Written By: Dr. Amineh Hoti
The sister showed me the boys’ schoolwork – the writing was neat, logical and it had the teacher’s remarks in red, “well presented work!” On the cover of the schoolbook it read, “I shall rise and shine.”
mages are based on histories, encounters, and the ability of those represented to fight for an equal voice to express themselves. Creating negative images of “the Other” is deeply problematic for the idea of human morality, as it implicitly rationalizes the condoning of violence against “the Other”.
Similarly, images are built of countries as images are built of men and women: this one is a “good”; that one is “bad”. This one is “friendly”; that one is an “enemy”. Beneath this surface of media world and propaganda in which each country perceives itself as inherently good and “the Other” as inherently evil, there are real people struggling to survive, to find their next meal, to live a life of dignity. In Pakistan, loving grandparents, self-sacrificing parents with babies, innocent children and know-it-all teenagers must search for tools of peace building to heal our fractured but shared world.
Frankie Martin, an American researcher, and a student of my father, Professor Akbar Ahmed at the American University in Washington DC accompanied my father on his research project, Journey into America. Sharing his experience with me about same trip, he told about his meeting during a walk in Florida with a friendly elderly woman who was gardening. During their conversation, he told her about previous exciting learning research project called Journey into Islam, where we visited nine Muslim countries, including Pakistan. He told me that lady stopped him after listening the name of Pakistan, exclaiming, “Wait! What? Pakistan!” then after a pause she said, “Do people there love their children?”
Frankie, who has been involved in a lot of bridge building work with Professor Ahmed calmly replied, “yes, they do – just like us. They are very family-oriented and are indeed very loving to their children.” The woman shouted back in the direction of her husband in the house, “See darling, I told you they love their children there.” She explained that violent images of Pakistan dominate local news. However, she owned a sweater that bore the tag, Made in Pakistan, which gave her hope that people “out there” did normal things (not, as the news reflected, kill and hate). She felt deep down that people everywhere were good and productive – her sweater spoke more to her, in this case, than the image of Pakistan that, unconstructively for all of us, has systematically been conveyed through the media.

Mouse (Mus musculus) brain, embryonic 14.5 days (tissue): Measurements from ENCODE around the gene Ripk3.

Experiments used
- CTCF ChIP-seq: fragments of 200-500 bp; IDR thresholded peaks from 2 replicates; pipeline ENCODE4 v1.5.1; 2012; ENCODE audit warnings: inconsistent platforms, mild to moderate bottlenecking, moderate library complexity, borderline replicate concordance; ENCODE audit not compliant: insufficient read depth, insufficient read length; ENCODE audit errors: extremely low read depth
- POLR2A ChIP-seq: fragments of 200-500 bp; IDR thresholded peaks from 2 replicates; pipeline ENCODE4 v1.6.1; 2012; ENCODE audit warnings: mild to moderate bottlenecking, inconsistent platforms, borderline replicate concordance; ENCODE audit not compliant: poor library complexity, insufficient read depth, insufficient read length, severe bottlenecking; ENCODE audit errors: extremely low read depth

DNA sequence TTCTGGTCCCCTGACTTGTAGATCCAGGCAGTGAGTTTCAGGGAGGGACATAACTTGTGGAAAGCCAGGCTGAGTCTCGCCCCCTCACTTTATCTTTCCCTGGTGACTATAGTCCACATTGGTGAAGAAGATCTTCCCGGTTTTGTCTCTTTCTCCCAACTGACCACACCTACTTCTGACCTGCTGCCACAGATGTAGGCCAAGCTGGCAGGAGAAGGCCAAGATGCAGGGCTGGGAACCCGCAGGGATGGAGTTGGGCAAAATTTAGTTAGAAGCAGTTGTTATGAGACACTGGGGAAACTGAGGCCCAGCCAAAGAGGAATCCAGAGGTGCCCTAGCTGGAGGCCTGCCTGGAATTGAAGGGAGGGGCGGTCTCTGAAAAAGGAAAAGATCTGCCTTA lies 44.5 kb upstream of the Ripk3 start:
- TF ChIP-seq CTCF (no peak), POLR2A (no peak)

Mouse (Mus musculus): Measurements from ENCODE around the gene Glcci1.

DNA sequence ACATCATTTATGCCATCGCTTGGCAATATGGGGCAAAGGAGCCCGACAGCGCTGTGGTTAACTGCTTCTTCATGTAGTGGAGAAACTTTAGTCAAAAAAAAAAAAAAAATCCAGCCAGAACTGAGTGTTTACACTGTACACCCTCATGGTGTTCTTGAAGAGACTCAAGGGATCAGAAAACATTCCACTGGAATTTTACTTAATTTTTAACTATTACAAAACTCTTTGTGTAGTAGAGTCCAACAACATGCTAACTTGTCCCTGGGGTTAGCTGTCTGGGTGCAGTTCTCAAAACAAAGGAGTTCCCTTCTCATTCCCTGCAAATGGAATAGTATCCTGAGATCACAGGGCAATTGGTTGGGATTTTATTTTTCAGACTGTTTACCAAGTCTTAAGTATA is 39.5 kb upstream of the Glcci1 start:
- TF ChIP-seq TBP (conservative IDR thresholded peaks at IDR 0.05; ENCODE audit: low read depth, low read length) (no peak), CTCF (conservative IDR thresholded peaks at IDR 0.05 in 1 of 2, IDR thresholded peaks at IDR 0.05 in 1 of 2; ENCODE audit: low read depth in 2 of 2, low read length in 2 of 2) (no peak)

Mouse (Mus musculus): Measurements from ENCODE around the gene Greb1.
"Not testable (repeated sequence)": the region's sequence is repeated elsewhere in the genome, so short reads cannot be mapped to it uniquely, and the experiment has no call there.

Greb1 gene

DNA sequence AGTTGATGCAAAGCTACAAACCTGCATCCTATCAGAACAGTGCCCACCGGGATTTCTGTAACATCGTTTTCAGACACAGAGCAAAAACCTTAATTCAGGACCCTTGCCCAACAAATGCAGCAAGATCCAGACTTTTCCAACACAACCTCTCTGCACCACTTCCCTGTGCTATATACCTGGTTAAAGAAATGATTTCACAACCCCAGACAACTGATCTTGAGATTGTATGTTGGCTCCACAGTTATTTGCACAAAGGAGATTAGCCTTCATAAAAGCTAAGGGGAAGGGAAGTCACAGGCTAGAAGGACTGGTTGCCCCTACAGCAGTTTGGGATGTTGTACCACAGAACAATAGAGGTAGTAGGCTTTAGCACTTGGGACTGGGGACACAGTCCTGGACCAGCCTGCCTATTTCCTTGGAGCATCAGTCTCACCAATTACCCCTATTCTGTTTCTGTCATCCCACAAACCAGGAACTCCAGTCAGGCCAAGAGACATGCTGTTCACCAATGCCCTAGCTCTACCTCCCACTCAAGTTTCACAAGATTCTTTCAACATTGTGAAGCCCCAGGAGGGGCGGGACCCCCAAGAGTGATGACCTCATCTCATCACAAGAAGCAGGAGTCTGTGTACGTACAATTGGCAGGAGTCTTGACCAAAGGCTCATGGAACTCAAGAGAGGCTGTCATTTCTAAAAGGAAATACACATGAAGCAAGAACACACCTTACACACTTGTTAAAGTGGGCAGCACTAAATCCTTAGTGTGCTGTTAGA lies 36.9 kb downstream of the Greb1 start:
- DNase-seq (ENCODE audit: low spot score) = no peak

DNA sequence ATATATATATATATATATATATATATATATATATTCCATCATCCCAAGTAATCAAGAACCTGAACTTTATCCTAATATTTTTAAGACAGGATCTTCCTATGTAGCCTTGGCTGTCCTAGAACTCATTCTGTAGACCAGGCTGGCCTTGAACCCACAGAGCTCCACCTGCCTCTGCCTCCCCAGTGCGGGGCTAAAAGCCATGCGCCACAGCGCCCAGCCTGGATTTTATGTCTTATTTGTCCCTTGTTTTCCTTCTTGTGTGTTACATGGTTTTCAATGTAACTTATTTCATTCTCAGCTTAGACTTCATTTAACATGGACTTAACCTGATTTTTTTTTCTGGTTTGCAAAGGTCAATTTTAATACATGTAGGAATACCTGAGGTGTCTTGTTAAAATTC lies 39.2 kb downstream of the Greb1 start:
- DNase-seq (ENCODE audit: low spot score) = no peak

Negative images of “the Other” are harmful to the ones that are the object of this construction as it can drive them into self protective behaviours that push them towards the periphery and further marginalization. Muslim immigrants to the West encounter the differences between cultures more sharply which are often exacerbated by media depictions of Muslims (all South Asians get affected – Sikhs and Hindus included – and we hear stories of them being beaten up by local people thinking they are all “Pakis”). The media’s depictions of “the Other”, at present, especially Muslims, drive people apart, create walls of misunderstanding, increase stereotyping, and degrades mutual respect. Instead, I think, media can and should bring the world closer together through fair and equal representation of all sides within conflict stories, and more scholarly and positive analysis.
The outcome of this gap between how different people perceive each other is a propagation of dislike and intolerance of “the Other”, which can lead to the kind of violence we see today in the world. Violence begets violence and locks people into cycles of revenge. A famous tribal Pukhtun proverb is: “he took revenge after a hundred years and said, ‘I took it too soon!’.” In this scenario, when tribal people and modern states encounter each other through violence and force, the masses who suffer the most are the ordinary helpless people and children as seen when the Taliban took revenge on Army Public School in Peshawar killing 150 children and teachers. The Taliban had announced that they would take revenge on the children from army families for carrying out operation in North Waziristan Agency (NWA) by Law Enforcement Agencies (LEAs). In all eventualities, there are civilian casualities including children in addition to the soldiers participating in the “war on terror” – they happened to be in the right place (schools) at the wrong time (time of global war not of their choice). Ironically, the Arabic-Urdu word “Taliban” is plural for “students” and students symbolize a thirst for learning and development and is something we, in the educated Muslim world, regret being associated with violent extremist fringe groups. The Attack on Army Public School (APS)